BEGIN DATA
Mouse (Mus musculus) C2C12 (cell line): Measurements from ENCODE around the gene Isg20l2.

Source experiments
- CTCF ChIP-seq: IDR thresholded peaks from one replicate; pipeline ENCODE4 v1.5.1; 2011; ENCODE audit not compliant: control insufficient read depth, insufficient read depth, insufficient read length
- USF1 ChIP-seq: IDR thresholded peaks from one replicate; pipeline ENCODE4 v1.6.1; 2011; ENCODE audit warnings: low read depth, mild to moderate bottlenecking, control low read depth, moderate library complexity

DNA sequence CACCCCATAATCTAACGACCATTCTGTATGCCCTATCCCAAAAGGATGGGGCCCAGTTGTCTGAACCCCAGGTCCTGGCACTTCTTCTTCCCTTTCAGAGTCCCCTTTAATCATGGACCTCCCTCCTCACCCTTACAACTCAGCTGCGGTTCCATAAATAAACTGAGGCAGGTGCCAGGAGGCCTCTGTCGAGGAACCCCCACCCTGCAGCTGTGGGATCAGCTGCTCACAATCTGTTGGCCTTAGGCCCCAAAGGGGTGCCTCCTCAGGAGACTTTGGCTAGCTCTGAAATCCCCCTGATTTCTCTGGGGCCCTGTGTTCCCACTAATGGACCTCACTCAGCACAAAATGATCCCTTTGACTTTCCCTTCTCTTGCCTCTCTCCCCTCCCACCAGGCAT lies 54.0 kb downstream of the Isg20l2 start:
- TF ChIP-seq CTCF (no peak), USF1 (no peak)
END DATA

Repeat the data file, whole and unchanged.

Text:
Mouse (Mus musculus) C2C12 (cell line): Measurements from ENCODE around the gene Isg20l2.

Source experiments
- CTCF ChIP-seq: IDR thresholded peaks from one replicate; pipeline ENCODE4 v1.5.1; 2011; ENCODE audit not compliant: control insufficient read depth, insufficient read depth, insufficient read length
- USF1 ChIP-seq: IDR thresholded peaks from one replicate; pipeline ENCODE4 v1.6.1; 2011; ENCODE audit warnings: low read depth, mild to moderate bottlenecking, control low read depth, moderate library complexity

DNA sequence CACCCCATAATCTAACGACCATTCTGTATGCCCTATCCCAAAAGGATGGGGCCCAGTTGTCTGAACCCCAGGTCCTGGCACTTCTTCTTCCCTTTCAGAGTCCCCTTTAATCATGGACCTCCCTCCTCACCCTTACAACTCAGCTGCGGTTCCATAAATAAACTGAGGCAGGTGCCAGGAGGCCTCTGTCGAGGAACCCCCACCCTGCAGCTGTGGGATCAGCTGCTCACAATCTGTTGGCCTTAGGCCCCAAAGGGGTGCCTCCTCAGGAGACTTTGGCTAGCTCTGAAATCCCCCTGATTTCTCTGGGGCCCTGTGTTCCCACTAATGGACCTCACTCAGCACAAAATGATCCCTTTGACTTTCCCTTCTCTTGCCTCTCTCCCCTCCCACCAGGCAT lies 54.0 kb downstream of the Isg20l2 start:
- TF ChIP-seq CTCF (no peak), USF1 (no peak)